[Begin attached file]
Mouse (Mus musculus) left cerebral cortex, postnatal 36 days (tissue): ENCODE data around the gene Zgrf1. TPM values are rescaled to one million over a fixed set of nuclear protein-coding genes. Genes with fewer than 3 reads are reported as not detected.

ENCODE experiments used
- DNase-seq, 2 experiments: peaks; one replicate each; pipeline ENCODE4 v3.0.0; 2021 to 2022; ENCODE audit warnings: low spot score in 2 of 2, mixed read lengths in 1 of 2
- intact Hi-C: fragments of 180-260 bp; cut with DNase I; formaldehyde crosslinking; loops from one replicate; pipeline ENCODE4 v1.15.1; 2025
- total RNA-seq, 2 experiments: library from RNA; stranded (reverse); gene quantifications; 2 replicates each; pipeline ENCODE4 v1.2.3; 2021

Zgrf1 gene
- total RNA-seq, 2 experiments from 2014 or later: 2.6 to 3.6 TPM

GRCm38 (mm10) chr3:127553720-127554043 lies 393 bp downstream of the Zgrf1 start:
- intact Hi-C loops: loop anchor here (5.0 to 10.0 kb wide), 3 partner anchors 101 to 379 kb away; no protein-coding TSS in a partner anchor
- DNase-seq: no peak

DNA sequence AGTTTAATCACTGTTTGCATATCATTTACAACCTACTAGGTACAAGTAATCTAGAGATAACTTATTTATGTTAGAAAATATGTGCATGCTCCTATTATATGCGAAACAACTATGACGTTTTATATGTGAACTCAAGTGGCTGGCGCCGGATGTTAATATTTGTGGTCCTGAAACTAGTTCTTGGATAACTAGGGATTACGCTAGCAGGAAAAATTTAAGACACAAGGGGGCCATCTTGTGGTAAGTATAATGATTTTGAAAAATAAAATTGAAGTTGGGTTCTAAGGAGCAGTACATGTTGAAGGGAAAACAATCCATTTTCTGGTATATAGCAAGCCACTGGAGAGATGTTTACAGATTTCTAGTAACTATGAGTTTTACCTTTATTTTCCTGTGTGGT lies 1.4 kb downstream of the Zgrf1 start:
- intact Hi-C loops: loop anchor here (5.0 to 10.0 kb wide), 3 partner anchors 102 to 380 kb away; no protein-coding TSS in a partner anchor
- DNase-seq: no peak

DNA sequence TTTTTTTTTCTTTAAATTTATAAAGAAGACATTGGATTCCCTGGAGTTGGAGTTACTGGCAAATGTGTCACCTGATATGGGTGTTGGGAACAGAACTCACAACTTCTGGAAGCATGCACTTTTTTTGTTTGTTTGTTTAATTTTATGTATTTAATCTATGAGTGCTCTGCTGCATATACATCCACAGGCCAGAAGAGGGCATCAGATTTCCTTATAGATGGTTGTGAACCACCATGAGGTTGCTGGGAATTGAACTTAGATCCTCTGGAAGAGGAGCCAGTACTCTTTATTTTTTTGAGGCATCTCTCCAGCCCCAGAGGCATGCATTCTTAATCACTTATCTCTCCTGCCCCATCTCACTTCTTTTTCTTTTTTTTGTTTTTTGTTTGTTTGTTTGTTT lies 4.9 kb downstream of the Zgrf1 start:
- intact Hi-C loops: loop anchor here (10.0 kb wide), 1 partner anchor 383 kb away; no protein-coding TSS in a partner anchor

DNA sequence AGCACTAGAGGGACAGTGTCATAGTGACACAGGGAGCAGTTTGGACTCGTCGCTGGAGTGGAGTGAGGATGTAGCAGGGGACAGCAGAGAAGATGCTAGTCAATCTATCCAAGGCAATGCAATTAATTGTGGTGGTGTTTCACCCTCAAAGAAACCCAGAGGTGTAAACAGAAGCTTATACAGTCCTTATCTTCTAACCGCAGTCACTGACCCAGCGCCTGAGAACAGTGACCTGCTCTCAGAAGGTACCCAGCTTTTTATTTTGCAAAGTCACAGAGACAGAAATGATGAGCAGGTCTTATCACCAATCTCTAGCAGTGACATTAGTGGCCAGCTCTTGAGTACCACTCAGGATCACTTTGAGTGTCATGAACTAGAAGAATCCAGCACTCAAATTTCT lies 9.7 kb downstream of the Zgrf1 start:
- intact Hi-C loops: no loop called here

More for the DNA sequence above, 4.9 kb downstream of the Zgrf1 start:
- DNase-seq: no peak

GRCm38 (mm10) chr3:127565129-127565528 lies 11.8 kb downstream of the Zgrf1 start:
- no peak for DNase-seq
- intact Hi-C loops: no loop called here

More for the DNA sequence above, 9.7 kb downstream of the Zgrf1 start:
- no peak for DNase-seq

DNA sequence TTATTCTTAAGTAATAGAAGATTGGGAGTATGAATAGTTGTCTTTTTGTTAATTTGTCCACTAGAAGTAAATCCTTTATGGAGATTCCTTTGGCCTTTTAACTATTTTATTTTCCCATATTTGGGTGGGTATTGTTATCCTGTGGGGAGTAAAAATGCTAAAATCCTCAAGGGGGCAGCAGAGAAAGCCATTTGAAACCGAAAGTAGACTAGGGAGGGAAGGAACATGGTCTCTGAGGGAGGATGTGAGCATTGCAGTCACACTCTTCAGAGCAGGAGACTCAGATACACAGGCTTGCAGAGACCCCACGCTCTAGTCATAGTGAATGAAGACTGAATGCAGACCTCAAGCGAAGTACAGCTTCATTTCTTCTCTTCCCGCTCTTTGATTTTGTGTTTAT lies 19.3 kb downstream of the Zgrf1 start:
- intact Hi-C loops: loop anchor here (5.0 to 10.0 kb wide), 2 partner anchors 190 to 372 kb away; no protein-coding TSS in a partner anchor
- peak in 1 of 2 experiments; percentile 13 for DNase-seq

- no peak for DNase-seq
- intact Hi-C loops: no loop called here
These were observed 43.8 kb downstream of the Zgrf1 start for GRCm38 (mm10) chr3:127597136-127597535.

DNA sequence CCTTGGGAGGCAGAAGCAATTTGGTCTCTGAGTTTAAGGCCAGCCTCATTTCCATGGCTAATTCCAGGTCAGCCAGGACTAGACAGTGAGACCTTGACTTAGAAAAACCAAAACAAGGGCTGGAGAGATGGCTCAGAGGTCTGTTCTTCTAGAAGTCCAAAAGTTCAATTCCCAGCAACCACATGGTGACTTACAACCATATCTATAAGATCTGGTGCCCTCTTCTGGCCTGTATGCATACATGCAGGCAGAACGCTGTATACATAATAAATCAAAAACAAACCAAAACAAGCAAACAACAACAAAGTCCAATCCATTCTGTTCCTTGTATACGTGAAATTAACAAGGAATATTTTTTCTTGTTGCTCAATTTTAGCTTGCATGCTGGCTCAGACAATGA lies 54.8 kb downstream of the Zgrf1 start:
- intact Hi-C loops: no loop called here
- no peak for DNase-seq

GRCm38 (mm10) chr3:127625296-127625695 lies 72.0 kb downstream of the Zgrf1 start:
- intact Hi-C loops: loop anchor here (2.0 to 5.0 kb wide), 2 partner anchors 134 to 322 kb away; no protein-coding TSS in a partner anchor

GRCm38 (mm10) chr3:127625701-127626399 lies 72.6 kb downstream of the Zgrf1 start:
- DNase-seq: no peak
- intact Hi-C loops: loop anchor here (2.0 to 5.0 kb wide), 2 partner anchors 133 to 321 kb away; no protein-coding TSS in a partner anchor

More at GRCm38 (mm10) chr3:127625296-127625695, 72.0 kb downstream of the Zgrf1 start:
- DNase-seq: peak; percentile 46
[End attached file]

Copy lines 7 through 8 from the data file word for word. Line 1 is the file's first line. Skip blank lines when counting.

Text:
- total RNA-seq, 2 experiments from 2014 or later: 2.6 to 3.6 TPM

GRCm38 (mm10) chr3:127553720-127554043 lies 393 bp downstream of the Zgrf1 start: